I have yet to meet a passionate teacher who likes giving over control of their classroom. Most are extremely territorial and scrutinise any external entity who dares challenge her or his authority in their classroom. This is an admirable trait and shows the dedication of the teacher to her educational space. Unfortunately, this can easily lead to an authoritarian regime headed by a well-meaning dictator ruling the classroom. Dictators generally live under immense stress. They try to control every aspect of their state and allow little freedom. They feel that they need to be in control as to avoid anarchy that could lead to a revolution. Teachers who want to control every aspect of a lesson will quickly be confronted with one or two ‘anarchists’ who know that they can derail a lesson by stressing the teacher out. One thing I have learnt in my journey as a teacher is that you just cannot control everything. By loosening your grip on the lesson and classroom atmosphere you allow space for cooperation. I have come to realise that I am only in control of three things: 1) my thoughts, 2) my words, and 3) my actions. Aside from these I am not in control of anything. Want to improve the classroom environment? Allow for freedom of expression within the clear boundaries you set. Be consistent in your expectations, communicate these expectations clearly and model the behaviour you wish for. When you do everything in your control to create an environment that is conducive to learning, you will be able to hand over control of the lesson and experience creativity in action.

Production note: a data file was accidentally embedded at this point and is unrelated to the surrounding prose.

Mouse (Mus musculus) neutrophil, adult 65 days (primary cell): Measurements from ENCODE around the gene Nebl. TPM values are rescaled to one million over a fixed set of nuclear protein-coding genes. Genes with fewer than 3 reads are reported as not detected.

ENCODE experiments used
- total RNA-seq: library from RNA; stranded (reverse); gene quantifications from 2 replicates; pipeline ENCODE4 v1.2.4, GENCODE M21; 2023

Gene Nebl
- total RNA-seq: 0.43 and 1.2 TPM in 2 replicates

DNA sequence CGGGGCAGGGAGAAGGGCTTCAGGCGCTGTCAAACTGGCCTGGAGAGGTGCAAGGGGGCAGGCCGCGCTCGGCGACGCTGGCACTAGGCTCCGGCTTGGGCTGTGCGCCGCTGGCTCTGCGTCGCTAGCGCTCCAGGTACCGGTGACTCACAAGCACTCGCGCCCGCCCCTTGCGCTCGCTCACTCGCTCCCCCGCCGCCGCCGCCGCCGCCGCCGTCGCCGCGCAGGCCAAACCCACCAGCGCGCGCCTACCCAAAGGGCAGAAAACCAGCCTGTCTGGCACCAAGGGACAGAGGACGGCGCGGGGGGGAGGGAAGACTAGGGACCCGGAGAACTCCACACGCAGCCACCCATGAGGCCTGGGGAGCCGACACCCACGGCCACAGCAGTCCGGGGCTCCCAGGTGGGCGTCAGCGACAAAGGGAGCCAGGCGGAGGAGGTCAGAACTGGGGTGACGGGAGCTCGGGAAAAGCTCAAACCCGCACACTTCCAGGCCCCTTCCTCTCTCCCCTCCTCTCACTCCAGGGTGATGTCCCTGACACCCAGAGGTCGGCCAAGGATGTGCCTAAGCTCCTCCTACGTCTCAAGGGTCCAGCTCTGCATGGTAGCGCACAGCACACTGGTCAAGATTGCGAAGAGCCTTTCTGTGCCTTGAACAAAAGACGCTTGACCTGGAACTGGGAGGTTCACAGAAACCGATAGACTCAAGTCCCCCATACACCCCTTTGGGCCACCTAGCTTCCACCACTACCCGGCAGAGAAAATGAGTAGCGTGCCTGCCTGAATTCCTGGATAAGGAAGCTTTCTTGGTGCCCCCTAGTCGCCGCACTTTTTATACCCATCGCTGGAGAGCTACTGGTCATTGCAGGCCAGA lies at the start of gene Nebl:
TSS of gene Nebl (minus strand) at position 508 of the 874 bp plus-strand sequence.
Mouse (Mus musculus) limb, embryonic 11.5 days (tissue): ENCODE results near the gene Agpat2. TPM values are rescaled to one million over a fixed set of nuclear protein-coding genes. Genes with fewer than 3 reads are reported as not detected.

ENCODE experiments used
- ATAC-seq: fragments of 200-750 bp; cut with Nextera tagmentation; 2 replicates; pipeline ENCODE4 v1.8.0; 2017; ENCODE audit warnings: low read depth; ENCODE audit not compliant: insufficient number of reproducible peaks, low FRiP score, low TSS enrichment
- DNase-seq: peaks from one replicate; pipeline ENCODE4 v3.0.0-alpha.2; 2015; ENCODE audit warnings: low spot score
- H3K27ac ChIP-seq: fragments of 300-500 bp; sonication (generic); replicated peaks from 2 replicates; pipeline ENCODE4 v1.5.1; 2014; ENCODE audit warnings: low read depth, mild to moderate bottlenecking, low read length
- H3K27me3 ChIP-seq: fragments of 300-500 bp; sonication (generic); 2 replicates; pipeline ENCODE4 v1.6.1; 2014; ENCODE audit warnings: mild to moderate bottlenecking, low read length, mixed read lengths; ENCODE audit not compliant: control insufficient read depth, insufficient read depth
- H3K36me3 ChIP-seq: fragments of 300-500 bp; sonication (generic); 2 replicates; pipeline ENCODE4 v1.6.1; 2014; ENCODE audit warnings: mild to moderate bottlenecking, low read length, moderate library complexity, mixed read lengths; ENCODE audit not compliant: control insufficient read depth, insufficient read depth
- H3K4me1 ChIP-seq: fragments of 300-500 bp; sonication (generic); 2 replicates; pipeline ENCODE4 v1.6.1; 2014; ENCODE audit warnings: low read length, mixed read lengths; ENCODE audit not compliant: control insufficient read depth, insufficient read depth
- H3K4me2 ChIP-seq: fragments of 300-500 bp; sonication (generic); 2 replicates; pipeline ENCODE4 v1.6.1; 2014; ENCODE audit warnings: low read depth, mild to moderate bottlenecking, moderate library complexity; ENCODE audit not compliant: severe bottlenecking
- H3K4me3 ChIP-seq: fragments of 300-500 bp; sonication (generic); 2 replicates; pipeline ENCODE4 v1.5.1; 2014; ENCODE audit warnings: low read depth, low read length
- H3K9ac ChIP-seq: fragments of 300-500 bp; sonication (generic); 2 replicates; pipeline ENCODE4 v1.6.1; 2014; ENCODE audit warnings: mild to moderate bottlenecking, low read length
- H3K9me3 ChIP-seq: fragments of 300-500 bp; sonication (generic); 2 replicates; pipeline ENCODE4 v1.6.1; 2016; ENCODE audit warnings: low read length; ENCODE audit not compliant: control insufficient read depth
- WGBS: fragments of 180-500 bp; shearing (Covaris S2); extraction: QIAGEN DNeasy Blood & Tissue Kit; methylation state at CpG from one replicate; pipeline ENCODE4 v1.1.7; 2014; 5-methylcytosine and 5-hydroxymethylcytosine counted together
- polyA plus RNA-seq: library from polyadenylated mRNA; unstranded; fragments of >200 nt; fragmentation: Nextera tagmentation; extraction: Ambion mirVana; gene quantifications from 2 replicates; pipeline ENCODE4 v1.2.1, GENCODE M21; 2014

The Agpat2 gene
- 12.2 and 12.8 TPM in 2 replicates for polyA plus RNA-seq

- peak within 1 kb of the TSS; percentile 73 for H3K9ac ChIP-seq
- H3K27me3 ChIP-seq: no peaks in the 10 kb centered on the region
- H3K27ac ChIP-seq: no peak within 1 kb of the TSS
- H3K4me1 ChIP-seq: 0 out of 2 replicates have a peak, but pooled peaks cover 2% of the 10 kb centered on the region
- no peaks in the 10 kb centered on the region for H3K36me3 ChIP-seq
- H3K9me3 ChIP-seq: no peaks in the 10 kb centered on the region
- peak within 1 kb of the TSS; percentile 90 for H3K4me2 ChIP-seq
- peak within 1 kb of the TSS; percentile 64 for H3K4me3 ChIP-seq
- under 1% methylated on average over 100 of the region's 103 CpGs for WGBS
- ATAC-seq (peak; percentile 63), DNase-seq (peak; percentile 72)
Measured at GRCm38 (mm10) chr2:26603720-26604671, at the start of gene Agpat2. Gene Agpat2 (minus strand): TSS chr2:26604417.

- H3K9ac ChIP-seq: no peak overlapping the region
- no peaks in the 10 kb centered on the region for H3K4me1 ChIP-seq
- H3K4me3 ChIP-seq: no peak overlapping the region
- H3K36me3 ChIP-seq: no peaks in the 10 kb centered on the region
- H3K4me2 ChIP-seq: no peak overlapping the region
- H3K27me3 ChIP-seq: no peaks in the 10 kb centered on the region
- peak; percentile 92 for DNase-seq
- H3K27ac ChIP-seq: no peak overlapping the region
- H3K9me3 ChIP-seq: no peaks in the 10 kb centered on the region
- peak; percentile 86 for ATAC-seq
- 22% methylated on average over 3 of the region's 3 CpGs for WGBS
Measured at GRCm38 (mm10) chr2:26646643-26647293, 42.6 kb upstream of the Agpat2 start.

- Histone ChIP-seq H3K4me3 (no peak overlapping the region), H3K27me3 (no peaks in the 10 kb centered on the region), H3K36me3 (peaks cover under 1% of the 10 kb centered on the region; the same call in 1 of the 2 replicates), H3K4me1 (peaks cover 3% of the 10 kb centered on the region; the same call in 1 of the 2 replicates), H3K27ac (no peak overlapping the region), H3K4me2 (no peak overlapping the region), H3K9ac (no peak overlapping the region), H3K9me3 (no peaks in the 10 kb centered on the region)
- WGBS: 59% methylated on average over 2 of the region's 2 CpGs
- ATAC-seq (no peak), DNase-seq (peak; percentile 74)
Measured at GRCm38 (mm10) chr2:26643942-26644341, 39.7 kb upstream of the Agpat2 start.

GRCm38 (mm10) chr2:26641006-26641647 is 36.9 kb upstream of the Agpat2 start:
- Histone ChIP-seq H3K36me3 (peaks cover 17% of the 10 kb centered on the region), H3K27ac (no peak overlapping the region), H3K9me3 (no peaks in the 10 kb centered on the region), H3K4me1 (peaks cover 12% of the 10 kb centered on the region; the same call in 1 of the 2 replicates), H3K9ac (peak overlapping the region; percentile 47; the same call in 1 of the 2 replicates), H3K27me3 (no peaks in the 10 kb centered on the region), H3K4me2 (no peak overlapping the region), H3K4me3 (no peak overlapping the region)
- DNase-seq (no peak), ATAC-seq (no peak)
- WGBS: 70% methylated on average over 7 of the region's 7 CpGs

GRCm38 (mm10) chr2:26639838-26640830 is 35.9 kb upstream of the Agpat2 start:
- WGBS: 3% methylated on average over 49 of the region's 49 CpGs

Most humans have an innate desire to feel important. We are content when this need is fulfilled, but will go out of our way to meet the need when we feel unimportant. This is also true for the learners in your class. All of them. Not only the ones you think are “just seeking attention”. When teachers take interest in the lives of those they teach, they start building a relationship of trust. We learn from those we trust because we feel a sense of security. Vygotsky and other proponents of social constructivism posit that we learn from competent peers. I argue that the competence of the teacher is confirmed when the relationship of trust is strengthened. Take the time to get to know the individual. What are their interests, hobbies, and extra-mural activities? Be genuine in your endeavour to build a relationship with the individual and you will be rewarded with behaviour that respects your expectations. The further advantage is that you get insight to the psyche of the person whom you are teaching. This allows you to select appropriate examples when explaining concepts that would resonate with the individual. Where should teachers still find the time to work on these relationships when they hardly find time to complete all their other responsibilities? I dedicated at least one break per week to building relationships. Instead of drinking tea in the staffroom I would drink my tea on the playground, observing behaviour, having informal chats. All in the hope of catching a glimpse of what is important to those I teach.
These are only a few of the beliefs I needed to revise to improve the general experience for learners in my classroom. For me, it is not a matter of ensuring that discipline, in the traditional sense of the word, is enforced through the actions and decrees of a dictator but allowing a democratic state to develop authentically.
This interview first appeared in Teacha! Magazine. Read or download it here.